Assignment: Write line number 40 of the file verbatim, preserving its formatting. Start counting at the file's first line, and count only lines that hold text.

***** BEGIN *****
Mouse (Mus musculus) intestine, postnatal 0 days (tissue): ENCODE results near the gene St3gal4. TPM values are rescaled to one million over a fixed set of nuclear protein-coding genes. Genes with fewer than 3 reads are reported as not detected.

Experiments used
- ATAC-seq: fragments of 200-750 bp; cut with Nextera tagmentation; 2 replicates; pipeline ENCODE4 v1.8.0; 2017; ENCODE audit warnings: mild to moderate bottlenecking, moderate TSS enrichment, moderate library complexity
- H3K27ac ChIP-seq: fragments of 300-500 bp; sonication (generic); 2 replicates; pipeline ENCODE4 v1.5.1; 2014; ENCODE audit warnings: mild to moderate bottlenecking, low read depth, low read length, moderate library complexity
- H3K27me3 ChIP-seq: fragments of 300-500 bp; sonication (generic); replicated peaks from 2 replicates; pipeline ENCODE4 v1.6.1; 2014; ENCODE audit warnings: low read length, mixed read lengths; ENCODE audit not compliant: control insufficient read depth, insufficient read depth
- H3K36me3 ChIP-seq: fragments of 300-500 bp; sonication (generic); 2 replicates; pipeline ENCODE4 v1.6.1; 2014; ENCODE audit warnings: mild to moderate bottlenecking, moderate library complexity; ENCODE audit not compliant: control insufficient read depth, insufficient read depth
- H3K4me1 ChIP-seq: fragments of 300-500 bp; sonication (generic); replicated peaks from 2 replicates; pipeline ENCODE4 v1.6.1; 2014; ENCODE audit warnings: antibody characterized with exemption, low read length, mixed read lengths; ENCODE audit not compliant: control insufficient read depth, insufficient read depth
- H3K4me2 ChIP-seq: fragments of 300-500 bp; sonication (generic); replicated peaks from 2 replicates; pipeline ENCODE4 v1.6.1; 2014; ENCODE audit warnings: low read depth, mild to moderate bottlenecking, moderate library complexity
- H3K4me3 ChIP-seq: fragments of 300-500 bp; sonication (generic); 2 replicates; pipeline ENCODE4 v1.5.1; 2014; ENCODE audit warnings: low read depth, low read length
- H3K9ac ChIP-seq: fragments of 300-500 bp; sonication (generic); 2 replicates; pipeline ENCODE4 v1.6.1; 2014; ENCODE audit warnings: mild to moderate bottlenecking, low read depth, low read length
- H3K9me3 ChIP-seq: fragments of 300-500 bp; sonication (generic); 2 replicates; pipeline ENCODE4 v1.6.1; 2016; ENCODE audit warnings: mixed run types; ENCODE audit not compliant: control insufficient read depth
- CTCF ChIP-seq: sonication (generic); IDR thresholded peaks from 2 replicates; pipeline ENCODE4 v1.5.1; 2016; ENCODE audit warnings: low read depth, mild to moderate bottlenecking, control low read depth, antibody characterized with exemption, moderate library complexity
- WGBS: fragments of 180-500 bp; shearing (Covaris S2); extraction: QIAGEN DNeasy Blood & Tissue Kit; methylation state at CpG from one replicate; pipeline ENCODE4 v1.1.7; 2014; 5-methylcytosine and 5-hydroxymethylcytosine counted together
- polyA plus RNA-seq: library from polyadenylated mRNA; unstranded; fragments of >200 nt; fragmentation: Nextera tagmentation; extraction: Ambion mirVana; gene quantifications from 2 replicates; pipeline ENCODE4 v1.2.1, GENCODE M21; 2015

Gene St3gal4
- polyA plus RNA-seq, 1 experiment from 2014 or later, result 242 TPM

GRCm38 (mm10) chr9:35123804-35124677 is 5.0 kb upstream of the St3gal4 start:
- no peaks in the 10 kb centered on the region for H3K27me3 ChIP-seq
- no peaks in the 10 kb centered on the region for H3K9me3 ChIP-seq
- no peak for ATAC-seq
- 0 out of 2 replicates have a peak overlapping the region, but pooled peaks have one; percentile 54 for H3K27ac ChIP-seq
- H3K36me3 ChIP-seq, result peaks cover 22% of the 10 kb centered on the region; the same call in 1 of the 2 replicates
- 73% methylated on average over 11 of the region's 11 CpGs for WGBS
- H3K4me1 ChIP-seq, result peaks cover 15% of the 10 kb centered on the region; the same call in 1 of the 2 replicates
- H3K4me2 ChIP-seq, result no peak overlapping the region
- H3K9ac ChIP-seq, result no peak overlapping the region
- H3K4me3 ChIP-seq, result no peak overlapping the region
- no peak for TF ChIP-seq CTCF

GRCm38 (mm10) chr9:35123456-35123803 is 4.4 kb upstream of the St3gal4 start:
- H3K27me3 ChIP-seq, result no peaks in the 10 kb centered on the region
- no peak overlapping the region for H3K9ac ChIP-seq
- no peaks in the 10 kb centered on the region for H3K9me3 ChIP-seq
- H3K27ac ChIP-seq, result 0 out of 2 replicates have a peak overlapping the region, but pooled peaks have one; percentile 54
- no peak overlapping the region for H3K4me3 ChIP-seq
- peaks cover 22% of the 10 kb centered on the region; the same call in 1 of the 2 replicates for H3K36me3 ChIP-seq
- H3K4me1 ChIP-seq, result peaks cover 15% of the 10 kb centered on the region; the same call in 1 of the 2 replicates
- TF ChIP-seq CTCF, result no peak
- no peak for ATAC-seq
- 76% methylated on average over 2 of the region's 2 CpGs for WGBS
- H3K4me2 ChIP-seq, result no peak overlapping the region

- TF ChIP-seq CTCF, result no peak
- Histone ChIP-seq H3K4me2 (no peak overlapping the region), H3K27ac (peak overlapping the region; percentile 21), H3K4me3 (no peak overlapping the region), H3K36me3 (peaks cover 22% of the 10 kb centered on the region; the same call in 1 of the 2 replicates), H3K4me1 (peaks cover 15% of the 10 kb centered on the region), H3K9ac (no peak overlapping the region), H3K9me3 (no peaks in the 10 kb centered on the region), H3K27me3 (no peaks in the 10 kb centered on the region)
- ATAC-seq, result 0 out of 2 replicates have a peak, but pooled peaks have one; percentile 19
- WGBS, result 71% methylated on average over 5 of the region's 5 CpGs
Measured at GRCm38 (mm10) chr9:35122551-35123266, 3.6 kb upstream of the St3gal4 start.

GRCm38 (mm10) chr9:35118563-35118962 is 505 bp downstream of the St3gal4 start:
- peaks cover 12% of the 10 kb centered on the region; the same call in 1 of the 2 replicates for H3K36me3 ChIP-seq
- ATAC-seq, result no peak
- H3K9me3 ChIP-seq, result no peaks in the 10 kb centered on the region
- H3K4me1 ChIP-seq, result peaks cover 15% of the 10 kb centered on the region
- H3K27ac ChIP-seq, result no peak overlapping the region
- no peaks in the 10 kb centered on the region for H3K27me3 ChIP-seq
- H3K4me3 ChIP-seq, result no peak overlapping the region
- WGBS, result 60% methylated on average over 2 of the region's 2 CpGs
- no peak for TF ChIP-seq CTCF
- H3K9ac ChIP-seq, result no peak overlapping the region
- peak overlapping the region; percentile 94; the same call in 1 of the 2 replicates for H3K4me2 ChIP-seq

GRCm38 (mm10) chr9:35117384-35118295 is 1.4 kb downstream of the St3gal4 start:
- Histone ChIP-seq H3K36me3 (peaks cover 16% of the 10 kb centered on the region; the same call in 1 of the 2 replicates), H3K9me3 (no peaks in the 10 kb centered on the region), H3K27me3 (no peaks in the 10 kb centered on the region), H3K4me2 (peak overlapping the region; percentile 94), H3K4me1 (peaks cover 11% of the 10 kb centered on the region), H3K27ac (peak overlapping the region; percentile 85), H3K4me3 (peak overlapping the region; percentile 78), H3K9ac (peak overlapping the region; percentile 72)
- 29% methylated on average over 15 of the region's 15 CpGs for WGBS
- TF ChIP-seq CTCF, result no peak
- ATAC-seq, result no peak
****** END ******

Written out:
- H3K4me2 ChIP-seq, result no peak overlapping the region